(CNN) – Almost all restrictions on the coronavirus virus in New Zealand will be lifted tomorrow, Prime Minister Jacinda Ardern said, as the country has not reported any active cases.
However, social exclusion continues to be encouraged, and Arder said New Zealand’s international borders will remain closed to non-residents to prevent new outbreaks. New Zealanders will have to quarantine for two weeks.
New Zealand does not currently have active cases of coronavirus and no positive cases have been reported in the last 17 days. No one has been treated at the hospital for Covid-19 in the last 12 days and 40 days have passed since the last case of community transmission.
“This freedom from restrictions is, however, largely based on the continuing role that our borders will play in preventing the virus … The virus will be in our world for some time,” Ardner told a news conference. on Monday.
New Zealand locking schedule
The first case of coronavirus was confirmed in New Zealand on February 28 – more than a month after the United States confirmed its first infection.
On March 14, when the country had six cases, Arder announced that anyone entering the country would have to be isolated for two weeks, which was then one of the most difficult border restrictions in the world. Foreign nationals were barred from entering the country on March 20.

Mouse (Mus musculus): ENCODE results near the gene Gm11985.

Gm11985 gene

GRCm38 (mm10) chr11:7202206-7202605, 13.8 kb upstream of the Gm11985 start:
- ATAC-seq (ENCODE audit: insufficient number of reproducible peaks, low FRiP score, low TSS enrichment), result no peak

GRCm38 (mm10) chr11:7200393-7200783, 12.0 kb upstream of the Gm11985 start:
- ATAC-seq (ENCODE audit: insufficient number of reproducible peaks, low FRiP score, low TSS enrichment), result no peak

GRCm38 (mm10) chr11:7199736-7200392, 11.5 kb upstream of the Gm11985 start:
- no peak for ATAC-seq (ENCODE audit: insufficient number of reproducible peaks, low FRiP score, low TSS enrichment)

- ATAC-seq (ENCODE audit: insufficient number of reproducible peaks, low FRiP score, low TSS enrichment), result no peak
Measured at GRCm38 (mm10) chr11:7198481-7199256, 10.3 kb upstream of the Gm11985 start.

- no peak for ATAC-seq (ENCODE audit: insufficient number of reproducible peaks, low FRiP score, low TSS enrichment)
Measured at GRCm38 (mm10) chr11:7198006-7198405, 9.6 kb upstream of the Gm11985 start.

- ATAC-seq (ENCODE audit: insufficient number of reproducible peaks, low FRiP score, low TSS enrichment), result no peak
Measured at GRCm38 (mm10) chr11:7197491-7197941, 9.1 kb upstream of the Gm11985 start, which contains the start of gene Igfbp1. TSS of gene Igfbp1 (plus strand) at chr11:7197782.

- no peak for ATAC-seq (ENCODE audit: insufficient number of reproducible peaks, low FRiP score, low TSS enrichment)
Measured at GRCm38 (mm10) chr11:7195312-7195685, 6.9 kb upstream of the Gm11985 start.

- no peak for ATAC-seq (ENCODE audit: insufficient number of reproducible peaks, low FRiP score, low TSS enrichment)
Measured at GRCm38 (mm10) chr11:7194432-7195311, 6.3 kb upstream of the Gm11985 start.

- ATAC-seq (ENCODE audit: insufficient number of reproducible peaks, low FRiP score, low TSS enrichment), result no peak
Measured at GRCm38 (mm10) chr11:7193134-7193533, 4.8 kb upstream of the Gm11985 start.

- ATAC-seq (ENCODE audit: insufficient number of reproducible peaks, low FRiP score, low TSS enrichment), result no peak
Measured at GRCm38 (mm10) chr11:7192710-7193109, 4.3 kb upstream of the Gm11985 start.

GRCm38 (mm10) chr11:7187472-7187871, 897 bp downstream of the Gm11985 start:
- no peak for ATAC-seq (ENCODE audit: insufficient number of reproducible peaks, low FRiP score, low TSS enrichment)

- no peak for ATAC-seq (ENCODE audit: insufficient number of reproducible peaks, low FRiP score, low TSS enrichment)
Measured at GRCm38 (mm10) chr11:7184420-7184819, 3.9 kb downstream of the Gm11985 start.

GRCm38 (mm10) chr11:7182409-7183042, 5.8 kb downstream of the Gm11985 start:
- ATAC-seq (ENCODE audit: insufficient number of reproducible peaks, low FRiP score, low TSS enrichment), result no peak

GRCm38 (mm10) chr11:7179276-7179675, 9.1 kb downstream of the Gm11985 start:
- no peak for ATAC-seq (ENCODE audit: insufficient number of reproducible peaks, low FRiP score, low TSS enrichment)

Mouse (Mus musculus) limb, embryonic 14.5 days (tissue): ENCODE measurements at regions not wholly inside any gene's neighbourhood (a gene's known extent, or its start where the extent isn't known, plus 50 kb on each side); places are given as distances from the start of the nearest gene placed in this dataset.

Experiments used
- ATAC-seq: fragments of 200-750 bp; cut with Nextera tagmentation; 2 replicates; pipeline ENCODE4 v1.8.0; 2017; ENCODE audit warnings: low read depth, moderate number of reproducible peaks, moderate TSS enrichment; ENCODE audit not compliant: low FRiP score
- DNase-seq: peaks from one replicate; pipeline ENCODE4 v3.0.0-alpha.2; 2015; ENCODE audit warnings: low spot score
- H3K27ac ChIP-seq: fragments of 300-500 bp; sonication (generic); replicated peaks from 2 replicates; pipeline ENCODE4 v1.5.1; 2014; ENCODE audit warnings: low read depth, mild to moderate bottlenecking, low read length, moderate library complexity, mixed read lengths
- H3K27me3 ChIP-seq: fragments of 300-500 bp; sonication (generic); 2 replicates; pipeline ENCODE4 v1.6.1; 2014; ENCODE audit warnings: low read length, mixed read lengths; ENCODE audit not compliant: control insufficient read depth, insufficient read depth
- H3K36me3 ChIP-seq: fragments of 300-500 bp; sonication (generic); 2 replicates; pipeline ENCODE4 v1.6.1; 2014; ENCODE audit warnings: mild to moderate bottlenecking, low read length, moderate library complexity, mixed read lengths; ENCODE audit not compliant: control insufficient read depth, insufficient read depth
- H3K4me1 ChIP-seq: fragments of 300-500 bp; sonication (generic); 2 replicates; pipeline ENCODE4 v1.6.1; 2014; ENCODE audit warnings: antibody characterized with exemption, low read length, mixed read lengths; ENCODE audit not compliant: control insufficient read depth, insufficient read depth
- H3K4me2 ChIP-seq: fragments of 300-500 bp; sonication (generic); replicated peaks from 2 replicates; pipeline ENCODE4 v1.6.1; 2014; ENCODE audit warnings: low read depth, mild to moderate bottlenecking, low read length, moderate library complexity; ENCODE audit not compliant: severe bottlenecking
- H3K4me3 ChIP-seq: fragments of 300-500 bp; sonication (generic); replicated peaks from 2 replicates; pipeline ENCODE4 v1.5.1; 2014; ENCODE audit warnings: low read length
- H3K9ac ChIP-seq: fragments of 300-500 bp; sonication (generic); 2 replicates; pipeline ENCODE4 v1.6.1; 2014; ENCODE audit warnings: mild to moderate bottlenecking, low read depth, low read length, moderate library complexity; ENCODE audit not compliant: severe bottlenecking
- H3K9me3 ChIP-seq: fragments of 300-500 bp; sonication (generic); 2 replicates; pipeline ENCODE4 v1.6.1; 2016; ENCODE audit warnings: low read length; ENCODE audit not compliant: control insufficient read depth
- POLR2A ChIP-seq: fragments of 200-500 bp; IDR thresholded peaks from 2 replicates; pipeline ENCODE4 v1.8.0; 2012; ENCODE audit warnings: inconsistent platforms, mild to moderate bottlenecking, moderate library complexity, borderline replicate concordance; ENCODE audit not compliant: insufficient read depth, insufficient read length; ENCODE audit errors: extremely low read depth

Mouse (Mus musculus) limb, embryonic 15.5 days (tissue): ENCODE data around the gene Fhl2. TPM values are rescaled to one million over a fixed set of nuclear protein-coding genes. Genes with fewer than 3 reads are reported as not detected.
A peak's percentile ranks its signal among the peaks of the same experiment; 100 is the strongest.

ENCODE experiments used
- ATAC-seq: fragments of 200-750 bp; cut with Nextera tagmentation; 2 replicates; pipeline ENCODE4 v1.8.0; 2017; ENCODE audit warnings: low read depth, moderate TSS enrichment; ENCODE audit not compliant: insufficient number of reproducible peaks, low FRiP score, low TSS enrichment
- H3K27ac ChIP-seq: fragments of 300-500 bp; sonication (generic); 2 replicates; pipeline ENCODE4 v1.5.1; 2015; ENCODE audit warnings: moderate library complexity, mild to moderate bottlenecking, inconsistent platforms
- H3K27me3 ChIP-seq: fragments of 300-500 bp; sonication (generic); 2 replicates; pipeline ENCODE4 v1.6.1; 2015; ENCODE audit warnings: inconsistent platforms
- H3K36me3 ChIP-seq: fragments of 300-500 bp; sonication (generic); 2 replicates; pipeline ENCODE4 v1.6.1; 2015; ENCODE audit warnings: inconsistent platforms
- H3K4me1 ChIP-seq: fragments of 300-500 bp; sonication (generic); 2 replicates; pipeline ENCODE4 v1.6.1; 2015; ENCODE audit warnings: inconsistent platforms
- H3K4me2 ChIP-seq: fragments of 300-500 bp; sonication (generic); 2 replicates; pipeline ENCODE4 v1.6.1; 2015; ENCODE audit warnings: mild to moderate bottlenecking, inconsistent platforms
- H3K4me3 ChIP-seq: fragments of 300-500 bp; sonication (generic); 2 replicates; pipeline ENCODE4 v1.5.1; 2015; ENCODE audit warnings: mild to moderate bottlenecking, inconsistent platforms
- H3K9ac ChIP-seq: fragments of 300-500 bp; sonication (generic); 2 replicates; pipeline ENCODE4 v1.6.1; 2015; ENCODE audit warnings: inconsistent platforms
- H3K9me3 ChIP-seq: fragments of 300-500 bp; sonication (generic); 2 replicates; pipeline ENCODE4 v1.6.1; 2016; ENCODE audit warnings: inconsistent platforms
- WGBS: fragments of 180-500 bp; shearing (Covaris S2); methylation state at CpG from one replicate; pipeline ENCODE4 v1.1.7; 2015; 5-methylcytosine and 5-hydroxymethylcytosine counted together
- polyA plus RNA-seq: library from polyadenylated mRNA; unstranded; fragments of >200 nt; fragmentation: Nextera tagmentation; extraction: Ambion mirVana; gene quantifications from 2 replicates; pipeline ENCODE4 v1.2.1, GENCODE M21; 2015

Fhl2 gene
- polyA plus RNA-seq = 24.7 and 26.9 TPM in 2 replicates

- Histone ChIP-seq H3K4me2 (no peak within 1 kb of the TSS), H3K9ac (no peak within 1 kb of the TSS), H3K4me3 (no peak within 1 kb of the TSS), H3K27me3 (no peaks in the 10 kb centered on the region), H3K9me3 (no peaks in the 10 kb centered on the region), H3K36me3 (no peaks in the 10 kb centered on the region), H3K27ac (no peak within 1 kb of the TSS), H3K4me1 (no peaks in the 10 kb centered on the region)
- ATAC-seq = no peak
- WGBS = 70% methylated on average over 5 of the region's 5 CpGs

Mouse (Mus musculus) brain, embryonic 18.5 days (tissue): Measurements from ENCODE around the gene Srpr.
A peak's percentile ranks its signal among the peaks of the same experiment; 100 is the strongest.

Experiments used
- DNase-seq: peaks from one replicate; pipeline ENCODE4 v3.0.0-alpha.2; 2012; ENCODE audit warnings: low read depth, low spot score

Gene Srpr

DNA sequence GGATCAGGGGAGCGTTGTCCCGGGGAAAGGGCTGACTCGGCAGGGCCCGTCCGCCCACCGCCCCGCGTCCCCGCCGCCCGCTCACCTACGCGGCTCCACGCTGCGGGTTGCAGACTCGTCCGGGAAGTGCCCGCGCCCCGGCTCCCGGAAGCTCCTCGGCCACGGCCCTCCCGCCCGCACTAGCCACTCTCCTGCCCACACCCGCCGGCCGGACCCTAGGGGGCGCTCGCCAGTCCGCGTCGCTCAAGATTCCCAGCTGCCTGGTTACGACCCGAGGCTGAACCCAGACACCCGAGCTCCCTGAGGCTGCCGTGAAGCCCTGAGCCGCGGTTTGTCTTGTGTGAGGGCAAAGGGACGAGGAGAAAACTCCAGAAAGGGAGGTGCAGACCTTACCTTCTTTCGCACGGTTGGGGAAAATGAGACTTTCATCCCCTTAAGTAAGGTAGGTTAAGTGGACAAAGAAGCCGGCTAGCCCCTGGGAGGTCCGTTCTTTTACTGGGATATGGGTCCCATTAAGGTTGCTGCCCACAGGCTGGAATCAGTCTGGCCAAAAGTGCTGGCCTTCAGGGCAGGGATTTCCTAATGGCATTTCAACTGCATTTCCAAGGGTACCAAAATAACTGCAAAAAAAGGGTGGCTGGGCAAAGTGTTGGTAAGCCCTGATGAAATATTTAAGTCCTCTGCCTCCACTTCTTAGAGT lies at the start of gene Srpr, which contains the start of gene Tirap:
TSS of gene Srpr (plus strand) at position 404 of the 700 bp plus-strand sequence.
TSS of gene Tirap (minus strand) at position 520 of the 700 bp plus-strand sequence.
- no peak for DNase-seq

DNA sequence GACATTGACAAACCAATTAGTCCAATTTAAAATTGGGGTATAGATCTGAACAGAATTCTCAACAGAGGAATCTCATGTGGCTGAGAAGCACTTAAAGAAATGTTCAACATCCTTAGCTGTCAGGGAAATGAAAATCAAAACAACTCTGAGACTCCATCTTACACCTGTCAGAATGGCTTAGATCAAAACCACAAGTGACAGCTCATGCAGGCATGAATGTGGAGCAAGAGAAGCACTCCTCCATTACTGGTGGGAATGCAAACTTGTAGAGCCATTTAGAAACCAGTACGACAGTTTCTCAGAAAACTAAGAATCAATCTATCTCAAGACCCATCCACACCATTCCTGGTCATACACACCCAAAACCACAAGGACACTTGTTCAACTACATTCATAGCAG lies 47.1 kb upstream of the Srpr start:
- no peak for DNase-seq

Days later, on March 23 – without deaths and when there were 102 confirmed cases – Ardner announced that the country was entering the “level three” lock. Unnecessary business has closed, events and rallies have been canceled, and schools have been closed to all children except those of key workers.
Employers were asked to allow work from home where possible, public transport was intended for key workers, and discreet air travel between areas was prohibited.
At midnight on March 25, New Zealand moved to the strictest level 4 lock, with people saying not to leave the house, except for the necessary exercise near the house, while maintaining social distance.
On April 9, despite the reduction in cases, Ardner intensified the border restrictions so that all citizens and permanent residents arriving in New Zealand were required to spend two weeks quarantined in an approved facility rather than at home.
Both countries have largely controlled the local hearths of Koranoia and have large tourism industries that have been severely affected by extensive travel restrictions.
However, Ardner warned Monday that such a corridor could still be months away.
“I don’t want to give a wrong start to New Zealand businesses or even kiwis who want to travel beyond the ditch. I’d rather share schedules when we have a lot more confidence,” he said.
“(Australia) is making progress from state to state, but it is not universal.”